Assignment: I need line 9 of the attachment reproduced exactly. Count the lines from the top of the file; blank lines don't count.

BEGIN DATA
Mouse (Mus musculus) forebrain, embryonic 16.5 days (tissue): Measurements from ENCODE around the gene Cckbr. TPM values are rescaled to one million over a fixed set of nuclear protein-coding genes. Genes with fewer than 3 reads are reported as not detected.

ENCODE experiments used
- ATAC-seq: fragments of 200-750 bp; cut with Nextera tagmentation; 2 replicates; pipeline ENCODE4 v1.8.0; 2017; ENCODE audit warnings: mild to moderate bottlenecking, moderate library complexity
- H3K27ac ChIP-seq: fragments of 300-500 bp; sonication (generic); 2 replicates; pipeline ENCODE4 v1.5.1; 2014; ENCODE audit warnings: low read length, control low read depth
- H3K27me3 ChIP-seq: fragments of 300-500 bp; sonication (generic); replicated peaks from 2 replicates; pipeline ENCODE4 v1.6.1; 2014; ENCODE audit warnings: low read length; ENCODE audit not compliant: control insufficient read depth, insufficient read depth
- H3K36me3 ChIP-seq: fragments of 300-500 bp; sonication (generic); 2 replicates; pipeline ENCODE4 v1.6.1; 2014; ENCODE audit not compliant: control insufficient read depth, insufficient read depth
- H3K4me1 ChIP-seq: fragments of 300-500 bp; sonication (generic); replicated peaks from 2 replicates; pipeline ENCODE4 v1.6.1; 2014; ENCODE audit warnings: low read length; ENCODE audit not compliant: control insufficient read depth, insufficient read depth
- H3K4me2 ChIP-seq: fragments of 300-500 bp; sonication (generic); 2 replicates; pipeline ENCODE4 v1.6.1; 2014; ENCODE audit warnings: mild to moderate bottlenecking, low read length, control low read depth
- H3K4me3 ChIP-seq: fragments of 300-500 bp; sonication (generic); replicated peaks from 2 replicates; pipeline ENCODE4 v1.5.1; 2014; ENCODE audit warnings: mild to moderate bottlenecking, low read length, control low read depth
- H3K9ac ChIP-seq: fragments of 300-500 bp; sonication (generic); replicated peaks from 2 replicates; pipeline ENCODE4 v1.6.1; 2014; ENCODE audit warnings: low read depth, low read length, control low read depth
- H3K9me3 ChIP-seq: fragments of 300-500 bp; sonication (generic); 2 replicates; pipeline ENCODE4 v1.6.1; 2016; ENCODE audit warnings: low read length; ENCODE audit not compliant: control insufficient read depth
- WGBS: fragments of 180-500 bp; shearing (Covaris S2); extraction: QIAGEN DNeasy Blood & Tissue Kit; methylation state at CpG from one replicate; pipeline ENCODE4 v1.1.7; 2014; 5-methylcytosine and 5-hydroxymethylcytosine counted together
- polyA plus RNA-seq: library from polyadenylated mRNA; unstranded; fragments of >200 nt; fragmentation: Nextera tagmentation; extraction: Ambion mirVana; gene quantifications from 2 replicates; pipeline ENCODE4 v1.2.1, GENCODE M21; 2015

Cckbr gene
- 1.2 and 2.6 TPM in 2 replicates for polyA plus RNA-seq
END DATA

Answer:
- H3K4me3 ChIP-seq: fragments of 300-500 bp; sonication (generic); replicated peaks from 2 replicates; pipeline ENCODE4 v1.5.1; 2014; ENCODE audit warnings: mild to moderate bottlenecking, low read length, control low read depth